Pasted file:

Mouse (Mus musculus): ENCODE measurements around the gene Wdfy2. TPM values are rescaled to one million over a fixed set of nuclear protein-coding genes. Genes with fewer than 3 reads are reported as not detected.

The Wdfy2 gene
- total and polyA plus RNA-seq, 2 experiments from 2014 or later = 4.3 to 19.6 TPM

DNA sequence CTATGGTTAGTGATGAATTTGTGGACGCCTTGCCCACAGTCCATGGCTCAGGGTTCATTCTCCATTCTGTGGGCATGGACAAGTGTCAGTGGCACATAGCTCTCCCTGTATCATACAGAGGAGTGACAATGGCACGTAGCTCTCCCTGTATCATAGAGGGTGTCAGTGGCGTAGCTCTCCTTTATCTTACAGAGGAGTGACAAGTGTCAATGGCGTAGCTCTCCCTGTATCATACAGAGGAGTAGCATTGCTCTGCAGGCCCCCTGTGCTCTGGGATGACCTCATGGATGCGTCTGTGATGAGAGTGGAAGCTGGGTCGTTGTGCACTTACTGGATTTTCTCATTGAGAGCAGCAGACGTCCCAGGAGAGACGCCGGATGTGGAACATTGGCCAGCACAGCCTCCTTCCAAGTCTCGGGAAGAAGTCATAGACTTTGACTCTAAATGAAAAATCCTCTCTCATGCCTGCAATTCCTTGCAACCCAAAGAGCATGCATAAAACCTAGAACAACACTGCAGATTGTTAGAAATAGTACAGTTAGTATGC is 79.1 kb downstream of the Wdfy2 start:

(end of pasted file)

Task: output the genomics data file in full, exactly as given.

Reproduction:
Mouse (Mus musculus): ENCODE measurements around the gene Wdfy2. TPM values are rescaled to one million over a fixed set of nuclear protein-coding genes. Genes with fewer than 3 reads are reported as not detected.

The Wdfy2 gene
- total and polyA plus RNA-seq, 2 experiments from 2014 or later = 4.3 to 19.6 TPM

DNA sequence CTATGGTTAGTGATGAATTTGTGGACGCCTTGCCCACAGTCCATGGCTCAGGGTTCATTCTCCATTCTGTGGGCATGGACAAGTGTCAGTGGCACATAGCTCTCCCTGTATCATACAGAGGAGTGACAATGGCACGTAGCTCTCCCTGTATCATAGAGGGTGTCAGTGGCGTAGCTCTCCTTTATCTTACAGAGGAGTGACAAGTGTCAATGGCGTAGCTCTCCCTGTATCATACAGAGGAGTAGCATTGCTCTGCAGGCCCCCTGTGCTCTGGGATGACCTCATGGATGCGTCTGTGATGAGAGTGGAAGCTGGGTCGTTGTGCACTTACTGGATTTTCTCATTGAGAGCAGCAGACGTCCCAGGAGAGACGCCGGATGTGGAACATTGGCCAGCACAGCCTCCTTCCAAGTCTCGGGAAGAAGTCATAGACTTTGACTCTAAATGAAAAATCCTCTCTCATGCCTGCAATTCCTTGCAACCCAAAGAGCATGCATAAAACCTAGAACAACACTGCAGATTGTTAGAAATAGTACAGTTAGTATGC is 79.1 kb downstream of the Wdfy2 start: